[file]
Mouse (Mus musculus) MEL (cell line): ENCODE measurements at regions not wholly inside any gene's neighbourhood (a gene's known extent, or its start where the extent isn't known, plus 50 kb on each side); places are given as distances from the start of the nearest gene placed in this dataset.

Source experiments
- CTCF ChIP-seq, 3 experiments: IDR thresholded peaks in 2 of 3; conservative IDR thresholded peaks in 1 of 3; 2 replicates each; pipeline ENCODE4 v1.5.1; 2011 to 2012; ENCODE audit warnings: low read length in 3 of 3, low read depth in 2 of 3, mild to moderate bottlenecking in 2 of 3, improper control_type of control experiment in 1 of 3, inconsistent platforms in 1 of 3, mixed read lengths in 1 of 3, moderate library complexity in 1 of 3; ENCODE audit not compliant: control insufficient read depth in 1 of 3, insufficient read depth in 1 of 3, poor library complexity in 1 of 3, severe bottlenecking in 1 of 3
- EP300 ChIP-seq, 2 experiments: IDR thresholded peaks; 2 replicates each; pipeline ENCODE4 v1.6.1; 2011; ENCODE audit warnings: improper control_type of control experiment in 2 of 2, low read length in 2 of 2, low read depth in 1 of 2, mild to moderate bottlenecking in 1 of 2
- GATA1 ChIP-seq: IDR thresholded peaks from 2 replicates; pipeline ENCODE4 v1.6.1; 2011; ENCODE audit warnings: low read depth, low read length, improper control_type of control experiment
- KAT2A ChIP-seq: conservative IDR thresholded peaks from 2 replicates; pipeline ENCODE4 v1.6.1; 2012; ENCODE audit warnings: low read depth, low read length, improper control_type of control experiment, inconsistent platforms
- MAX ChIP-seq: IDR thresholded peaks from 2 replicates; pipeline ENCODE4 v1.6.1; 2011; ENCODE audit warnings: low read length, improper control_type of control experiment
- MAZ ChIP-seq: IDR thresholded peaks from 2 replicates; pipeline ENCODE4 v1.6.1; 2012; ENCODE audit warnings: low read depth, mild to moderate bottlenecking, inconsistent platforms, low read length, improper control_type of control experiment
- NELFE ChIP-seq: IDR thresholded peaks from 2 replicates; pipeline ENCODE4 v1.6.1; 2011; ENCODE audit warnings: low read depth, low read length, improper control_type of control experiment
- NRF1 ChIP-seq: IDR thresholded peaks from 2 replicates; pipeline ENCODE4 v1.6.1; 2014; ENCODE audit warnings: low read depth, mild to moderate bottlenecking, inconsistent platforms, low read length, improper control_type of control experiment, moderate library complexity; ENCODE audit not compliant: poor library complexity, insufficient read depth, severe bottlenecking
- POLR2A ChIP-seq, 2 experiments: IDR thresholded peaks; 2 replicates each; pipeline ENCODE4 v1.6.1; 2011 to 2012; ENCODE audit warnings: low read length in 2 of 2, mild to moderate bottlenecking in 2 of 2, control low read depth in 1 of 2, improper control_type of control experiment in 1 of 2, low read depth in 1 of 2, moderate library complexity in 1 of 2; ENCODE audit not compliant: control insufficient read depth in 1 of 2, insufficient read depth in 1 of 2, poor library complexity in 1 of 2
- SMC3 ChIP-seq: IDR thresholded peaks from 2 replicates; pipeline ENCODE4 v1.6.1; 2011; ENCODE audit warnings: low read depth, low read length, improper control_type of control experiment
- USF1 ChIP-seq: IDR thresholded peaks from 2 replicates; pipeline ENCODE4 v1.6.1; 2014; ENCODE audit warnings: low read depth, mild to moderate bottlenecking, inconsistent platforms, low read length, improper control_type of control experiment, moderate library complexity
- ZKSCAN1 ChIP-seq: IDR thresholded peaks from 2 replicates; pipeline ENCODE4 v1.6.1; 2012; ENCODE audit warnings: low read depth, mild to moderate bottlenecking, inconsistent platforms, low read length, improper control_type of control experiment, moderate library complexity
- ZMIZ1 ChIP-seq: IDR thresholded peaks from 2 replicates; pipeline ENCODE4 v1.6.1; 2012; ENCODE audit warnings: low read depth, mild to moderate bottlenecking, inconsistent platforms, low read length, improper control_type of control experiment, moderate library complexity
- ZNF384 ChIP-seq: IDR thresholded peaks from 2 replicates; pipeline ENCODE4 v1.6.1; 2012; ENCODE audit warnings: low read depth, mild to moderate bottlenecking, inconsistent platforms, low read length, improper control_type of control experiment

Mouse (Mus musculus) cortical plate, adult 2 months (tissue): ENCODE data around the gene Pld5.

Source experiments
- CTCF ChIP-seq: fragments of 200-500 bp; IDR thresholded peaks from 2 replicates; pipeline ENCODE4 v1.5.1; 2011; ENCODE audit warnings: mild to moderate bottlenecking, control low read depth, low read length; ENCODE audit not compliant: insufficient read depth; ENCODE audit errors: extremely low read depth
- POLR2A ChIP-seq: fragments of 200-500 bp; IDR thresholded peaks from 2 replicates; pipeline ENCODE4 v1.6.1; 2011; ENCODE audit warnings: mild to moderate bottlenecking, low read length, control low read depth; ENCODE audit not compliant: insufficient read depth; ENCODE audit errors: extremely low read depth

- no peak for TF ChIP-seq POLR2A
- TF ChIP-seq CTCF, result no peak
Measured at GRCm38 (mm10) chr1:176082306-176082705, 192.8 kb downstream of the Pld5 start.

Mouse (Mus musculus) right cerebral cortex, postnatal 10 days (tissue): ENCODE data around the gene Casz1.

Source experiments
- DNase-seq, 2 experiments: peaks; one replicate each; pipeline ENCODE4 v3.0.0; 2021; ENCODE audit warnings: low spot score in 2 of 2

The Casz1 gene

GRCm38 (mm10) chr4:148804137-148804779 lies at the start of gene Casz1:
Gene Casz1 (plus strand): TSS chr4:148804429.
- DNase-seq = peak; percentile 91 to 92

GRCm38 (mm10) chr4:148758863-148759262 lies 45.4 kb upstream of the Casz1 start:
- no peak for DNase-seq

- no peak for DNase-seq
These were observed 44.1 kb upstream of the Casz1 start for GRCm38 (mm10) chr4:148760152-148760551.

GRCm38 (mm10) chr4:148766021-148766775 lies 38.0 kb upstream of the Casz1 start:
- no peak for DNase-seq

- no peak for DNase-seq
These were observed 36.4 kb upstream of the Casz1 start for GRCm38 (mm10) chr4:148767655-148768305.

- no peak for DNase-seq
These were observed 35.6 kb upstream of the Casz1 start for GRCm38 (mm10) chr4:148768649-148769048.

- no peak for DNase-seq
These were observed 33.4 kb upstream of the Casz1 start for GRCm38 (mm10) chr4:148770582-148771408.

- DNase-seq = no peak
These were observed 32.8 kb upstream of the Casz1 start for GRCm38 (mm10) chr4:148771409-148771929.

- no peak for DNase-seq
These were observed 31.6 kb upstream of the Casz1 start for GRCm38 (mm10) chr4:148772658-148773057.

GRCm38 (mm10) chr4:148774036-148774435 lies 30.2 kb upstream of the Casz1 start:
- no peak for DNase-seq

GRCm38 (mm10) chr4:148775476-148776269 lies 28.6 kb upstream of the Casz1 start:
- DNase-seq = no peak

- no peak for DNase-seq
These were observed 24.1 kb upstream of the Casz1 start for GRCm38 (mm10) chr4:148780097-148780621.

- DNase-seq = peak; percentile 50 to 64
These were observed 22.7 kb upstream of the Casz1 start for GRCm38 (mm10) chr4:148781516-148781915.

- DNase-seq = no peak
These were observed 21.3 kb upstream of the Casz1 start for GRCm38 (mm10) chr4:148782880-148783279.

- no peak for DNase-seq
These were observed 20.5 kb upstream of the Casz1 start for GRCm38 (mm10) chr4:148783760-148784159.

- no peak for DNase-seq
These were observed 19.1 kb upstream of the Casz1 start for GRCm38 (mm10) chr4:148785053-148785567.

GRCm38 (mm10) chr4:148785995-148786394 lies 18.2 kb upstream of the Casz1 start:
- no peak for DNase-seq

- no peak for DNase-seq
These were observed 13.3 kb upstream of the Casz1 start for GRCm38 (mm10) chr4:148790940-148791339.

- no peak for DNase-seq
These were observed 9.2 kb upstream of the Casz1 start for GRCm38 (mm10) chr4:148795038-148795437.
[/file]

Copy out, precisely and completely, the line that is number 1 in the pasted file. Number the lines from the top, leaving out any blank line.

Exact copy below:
Mouse (Mus musculus) MEL (cell line): ENCODE measurements at regions not wholly inside any gene's neighbourhood (a gene's known extent, or its start where the extent isn't known, plus 50 kb on each side); places are given as distances from the start of the nearest gene placed in this dataset.